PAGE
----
In a research study that was published last month in the UK, customers had been asked about the future of mobile phones. In response to the question ‘Would you want mobile TV for 5 pounds per month, only 3% said they would be interested. 76% were not interested at all. The handset and network manufacturers had already presented equipment to support it in the last GSM Exhibition in Barcelona – so from a technological point of view, it was working. But the customers? What about them? They won’t buy. Is it realistic?
When TiVo, the first digital video recorder service, was first introduced, the sales went very slowly. It took TiVo years and years to reach mass market of millions of customers. And only recently did we get the final approval that this small initiative is changing the world as Conan O’Brien did a spoof at the 2006 EMMY awards about the problems of TV. TiVo and the skipping of commercials were the first mentioned.
TV is changing. The world is changing. But it’s taking time. It took TiVo about 10 years to reach critical mass. I am sure that at first only 3% said they would be willing to pay for it. So maybe it will take 5 or 10 years but TV and (and TiVo) will reach mobile.
This just in: Take a look at this hidden video found on TiVo.com descibing the origins of TiVo technology:
Interesting result in the poll Iranian President Mahmoud Ahmadinejad started just few days ago on his new weblog: Most of the site is in Persian, only the autobiography is in English. But there is a poll. Democratic. The question is: ‘Do you think that the US and Israeli intention and goal by attacking Lebanon is pulling the trigger for another world war?’ More than 200,000 votes and the current results are quite close: 49% Yes, 51% No.
I guess we just have to wait until the rest of the results are counted in order to see if Iran will push the trigger…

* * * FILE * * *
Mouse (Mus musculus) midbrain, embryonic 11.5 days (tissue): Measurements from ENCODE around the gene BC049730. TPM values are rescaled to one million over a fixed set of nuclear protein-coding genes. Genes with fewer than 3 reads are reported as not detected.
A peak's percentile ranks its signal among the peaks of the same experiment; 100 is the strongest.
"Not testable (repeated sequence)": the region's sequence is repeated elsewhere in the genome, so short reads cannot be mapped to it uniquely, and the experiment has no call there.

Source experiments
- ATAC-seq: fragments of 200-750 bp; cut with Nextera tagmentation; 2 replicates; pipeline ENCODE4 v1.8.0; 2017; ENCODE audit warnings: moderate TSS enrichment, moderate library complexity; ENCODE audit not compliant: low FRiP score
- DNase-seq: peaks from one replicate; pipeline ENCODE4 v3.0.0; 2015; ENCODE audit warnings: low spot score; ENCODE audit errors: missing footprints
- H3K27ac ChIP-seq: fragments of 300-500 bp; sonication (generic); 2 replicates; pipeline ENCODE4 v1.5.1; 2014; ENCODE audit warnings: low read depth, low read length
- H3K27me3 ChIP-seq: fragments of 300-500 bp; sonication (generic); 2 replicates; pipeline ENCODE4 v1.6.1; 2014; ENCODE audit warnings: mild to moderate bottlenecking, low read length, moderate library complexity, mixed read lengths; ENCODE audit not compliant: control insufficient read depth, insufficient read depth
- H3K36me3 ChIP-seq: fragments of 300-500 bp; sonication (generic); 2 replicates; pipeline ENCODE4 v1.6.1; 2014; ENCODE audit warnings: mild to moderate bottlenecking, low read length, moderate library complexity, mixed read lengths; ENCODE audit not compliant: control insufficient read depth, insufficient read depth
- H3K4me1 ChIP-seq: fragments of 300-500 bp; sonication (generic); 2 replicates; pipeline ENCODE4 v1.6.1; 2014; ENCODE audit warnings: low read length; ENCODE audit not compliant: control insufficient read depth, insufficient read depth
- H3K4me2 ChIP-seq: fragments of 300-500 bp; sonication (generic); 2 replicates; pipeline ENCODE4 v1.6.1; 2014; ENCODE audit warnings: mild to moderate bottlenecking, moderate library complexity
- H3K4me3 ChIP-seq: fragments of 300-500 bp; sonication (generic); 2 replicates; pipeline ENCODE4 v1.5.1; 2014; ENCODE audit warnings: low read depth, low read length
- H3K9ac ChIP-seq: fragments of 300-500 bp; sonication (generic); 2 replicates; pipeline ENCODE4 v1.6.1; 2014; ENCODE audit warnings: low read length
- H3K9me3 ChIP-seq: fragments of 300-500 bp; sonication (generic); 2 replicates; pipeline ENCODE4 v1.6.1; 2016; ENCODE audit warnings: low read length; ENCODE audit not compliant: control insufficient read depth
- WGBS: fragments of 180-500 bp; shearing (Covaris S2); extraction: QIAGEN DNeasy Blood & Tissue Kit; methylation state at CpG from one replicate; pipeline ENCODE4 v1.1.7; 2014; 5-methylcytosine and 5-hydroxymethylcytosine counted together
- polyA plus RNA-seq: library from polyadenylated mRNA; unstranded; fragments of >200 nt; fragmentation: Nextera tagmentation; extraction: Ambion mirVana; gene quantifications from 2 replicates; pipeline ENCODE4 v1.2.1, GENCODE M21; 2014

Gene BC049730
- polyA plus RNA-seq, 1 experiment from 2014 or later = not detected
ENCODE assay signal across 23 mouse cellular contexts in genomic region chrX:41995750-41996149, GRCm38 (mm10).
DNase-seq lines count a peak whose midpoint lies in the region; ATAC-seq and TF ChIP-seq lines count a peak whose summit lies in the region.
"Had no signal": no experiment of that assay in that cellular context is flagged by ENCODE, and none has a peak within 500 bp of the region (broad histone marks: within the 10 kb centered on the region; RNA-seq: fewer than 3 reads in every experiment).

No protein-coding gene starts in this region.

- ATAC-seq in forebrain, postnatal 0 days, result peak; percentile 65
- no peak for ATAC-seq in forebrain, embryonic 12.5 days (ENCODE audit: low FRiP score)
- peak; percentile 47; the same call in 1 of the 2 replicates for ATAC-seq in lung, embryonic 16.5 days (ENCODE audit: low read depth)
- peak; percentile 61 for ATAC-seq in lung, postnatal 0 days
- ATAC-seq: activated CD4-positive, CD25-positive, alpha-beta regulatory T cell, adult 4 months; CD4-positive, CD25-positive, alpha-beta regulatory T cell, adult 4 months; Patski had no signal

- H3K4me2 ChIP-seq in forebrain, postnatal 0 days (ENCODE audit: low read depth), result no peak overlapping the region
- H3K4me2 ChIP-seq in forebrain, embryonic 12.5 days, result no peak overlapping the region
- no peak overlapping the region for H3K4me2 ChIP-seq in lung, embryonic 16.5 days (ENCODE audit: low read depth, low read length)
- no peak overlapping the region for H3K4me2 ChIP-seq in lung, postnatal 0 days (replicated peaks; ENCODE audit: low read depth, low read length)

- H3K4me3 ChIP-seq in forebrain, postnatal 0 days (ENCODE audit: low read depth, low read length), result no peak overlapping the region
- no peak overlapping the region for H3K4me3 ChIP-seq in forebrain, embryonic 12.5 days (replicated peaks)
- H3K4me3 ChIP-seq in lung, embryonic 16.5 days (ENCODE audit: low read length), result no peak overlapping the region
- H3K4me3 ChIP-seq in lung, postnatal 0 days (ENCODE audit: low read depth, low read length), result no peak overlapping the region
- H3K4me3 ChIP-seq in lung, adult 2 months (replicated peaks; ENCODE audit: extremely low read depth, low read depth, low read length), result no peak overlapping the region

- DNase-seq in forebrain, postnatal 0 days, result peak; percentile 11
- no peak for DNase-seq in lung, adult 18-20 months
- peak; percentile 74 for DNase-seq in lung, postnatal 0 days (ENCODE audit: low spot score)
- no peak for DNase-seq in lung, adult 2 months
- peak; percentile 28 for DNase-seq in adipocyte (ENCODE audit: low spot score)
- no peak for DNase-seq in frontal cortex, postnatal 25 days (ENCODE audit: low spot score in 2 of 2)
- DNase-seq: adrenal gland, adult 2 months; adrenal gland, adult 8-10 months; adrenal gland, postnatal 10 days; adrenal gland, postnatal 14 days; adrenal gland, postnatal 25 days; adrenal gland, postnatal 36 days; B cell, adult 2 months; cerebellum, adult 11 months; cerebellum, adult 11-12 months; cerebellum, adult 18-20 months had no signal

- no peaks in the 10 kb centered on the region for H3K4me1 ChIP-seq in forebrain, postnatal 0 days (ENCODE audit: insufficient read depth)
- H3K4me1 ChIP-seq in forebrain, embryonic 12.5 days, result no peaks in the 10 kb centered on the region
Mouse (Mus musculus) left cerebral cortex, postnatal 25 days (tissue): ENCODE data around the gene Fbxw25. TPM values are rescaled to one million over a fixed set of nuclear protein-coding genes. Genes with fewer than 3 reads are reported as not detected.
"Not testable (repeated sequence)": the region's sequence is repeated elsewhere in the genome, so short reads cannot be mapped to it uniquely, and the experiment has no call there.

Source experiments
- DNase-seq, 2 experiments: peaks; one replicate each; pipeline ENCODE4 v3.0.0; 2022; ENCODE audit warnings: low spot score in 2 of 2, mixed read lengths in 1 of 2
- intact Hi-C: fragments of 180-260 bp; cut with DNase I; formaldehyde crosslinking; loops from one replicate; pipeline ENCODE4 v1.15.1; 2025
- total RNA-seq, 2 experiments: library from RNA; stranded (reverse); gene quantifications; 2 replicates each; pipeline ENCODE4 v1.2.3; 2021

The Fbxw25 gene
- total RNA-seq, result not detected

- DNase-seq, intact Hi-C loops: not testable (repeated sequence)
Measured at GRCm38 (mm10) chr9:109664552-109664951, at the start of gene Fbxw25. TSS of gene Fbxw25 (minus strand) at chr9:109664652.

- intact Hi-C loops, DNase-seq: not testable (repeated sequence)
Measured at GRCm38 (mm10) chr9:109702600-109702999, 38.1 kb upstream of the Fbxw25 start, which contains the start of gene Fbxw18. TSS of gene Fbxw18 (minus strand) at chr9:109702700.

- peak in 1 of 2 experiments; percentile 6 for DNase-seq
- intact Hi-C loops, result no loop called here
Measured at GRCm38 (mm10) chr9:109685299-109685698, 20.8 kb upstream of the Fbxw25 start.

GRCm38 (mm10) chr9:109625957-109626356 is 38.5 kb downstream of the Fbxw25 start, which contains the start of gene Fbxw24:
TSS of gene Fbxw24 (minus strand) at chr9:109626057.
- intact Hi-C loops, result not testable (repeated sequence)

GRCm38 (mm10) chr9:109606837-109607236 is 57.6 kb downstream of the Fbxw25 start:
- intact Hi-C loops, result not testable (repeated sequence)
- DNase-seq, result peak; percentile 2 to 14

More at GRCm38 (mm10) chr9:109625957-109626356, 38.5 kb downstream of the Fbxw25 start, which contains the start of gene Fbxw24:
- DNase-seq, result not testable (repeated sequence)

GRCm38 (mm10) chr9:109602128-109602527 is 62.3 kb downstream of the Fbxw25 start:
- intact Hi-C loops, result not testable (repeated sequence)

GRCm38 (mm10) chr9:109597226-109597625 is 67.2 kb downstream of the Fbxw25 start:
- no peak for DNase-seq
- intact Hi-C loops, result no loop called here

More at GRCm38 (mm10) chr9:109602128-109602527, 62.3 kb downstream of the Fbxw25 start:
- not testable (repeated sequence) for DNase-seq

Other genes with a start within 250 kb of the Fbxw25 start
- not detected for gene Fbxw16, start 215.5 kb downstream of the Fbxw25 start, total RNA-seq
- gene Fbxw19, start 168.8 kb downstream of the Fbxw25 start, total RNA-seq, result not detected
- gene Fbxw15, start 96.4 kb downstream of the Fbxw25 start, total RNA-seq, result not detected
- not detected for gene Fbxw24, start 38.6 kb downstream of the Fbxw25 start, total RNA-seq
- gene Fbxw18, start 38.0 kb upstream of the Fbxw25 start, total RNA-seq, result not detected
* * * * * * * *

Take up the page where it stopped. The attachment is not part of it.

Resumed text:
When I woke up this morning I felt quite strange. The bed was the same bed I had been sleeping on for the last five years, but for some unknown reason I was not able to get out. I looked around. It was my room. I tried to move my head and it moved. ‘Great’, I thought, ‘At least something is working.’ Before my eyes I saw a tunnel. I peeked inside and took a look around. Suddenly, out of nowhere, came billions of URLs moving all around me. My head was automatically drawn to one in particular. It was a blog. But I couldn’t understand what was written there. Only keywords that looked familiar. “Turing”. “Computers”. “Machine”. “Test”. There were also some links. “Wikipedia” – a good one. “Berkley University” – not too bad either. I wrote myself a note with the keywords, links and URL. The URL seemed familiar to me. I searched again and then I figured it out. I had already seen this link. On other site. The “Turing Fan Club”. Not a big site. I wrote myself one more note about this site. I tried to read the text but I couldn’t quite make out what it was all about. Fuck. What is wrong with me? Why couldn’t I understand the text? Why am I only able to find keywords, links and referring sites? Could it have been something I ate?